Paleontologists are often seen by the public as an Indiana Jones-esque man, scouting for dinosaur bones somewhere in the badlands of Montana or in the Argentinian pampa. While such paleontologists may exist, they do not represent reality; in fact, the inspirational subject of this piece was a woman whose life’s work involved small, unassuming insects, tucked under the microscope for the long hours in the lab, meticulously documenting and interpreting traces of life long gone.
Dr. Nadezhda Sergeevna Kalugina (21 Jan 1930 – 07 April 1990) came from the generation of Soviet scientist who experienced the horrors and hardships of WWII in their youth, and who were invigorated by the post-war hope and promise of the boundless progress and growth offered by science.
Her way to a career in paleontology was not direct nor very quick. She entered law school at Moscow State University, and after one year she transferred to the school of Biology (big win for the latter!), from which she graduated in 1954. After that, she became a Ph.D. student at Moscow State’s Department of Invertebrate Zoology (1954-57) in the lab of Dr. Nina Sokolova – a renowned Soviet expert on the aquatic insect’s production ecology and population dynamics.
During her years as a graduate student, she focused her attention on the systematics and ecology of the phytophilous and leaf mining non-biting midges (Diptera, Chironomidae) of the Ucha reservoir near Moscow.
Chironomidae are among the most abundant and diverse aquatic insects. Over 7000 described extant species of Chironomidae are known worldwide. The geological history of chironomids stretches from the late Triassic onwards. Since chironomid larvae from different genera are closely associated with the specific types of habitat and natural conditions, chironomids are quite often used in the environmental monitoring and paleoenvironmental reconstructions.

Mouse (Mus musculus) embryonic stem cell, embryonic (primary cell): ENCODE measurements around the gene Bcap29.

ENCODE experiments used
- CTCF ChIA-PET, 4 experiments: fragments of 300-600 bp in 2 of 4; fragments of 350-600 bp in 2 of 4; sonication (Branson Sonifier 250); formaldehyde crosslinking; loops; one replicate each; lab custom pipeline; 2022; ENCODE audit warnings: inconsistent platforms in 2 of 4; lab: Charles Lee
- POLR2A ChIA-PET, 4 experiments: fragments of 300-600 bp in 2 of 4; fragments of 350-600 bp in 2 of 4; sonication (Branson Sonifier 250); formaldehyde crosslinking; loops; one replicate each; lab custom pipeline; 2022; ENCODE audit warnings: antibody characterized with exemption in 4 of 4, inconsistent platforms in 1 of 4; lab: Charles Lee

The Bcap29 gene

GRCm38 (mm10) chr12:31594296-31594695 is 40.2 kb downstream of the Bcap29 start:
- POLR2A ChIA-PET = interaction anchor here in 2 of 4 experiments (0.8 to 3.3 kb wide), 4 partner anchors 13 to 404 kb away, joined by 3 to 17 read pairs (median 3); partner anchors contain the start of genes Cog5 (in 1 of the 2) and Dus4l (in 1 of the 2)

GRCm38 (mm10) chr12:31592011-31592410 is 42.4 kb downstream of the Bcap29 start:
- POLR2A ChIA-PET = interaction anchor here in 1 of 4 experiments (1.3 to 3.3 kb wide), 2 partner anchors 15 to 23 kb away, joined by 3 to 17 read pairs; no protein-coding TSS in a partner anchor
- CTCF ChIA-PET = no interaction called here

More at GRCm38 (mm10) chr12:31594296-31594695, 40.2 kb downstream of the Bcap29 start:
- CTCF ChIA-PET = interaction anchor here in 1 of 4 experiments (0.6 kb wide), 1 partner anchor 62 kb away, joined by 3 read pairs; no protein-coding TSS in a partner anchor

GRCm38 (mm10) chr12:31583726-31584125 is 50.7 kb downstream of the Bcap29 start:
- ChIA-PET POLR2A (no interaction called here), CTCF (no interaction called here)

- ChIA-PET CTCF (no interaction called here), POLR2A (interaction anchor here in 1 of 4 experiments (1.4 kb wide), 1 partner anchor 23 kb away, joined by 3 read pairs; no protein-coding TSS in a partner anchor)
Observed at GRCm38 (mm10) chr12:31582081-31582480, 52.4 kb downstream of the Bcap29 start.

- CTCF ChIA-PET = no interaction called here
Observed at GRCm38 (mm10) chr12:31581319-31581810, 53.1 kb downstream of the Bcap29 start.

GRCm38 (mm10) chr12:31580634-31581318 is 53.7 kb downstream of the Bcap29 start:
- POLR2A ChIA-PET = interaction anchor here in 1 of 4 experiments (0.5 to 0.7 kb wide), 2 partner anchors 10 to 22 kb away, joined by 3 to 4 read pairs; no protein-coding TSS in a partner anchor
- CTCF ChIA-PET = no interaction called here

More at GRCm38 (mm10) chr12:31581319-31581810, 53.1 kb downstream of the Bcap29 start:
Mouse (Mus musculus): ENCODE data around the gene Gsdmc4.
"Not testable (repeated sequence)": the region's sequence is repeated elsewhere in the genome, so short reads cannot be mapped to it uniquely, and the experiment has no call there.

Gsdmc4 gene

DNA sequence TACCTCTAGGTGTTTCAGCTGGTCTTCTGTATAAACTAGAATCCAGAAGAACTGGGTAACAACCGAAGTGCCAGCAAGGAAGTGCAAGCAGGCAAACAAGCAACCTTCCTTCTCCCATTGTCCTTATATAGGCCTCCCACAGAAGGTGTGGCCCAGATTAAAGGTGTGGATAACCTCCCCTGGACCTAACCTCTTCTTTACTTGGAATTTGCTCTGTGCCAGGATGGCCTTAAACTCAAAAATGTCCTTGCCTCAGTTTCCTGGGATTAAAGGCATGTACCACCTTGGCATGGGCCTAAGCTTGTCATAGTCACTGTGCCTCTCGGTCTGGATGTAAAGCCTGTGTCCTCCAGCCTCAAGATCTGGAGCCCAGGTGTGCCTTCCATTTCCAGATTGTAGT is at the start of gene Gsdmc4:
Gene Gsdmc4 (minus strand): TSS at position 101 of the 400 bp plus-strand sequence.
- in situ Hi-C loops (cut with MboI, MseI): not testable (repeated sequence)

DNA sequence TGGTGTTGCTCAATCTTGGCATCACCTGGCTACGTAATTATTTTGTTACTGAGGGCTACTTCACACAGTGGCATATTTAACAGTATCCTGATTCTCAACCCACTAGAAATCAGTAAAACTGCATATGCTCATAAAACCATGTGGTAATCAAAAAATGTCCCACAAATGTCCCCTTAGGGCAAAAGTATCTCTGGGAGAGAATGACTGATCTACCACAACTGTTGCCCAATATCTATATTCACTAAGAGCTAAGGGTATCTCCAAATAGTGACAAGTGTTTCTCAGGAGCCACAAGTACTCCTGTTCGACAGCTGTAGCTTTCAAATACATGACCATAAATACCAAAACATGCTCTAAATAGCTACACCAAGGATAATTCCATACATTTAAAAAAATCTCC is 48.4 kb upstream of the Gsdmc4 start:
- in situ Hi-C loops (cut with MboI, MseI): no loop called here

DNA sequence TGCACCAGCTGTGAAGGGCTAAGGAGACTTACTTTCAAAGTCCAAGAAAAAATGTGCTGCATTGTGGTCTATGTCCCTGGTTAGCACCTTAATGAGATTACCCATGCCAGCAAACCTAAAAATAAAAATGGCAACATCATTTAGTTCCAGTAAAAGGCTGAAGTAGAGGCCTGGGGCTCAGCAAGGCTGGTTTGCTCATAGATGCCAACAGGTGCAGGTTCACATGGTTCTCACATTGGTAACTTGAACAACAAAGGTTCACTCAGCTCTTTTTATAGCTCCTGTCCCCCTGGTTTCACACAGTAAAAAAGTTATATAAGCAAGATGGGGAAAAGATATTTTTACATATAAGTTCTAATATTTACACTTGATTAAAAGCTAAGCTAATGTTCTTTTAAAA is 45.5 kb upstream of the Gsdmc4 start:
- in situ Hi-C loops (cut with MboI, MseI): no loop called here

Kalugina excelled in her work with these insects, and in 1960 she had defended Candidate of Science (Ph.D. equivalent) thesis titled “Systematics and biology of the phytophilous chironomids of the Ucha reservoir (Diptera, Chironomidae)”.
After finishing her graduate studies she proceeded to attain a prestigious position of the Nematocera Diptera curator in the Zoological Museum of the Moscow State University (1957-1964). Then, she worked as a hydrobiologist at the Moscow aquacultural-meliorative station of the Moscow Timiryazev Agricultural Academy and in the Institute of Genetics, Soviet Academy of Science. It is, however, her next position which became very formative in her career – as a researcher in the Boris Roddendorf’s lab of Arthropod of Palaeontological Institute Ac.Sci.USSR, Moscow. She worked there from 1971 until her premature death in 1990.
At some point (1977-79), after the death of her PI -Prof Boris Roddendorf- she was an acting head of the lab. She not only became an excellent systematic palaeoentomologist but also produced a number of highly original conceptual works in paleoecology.
Kluging had an understanding that many paleontologists lacked back in the day – she had the profound understanding of the biology and ecology of the modern representatives of the group she worked studied. That allowed her to gain unprecedented insights into the life of the fossil Diptera, and learn more about the functions of the aquatic ecosystem of the Mesozoic.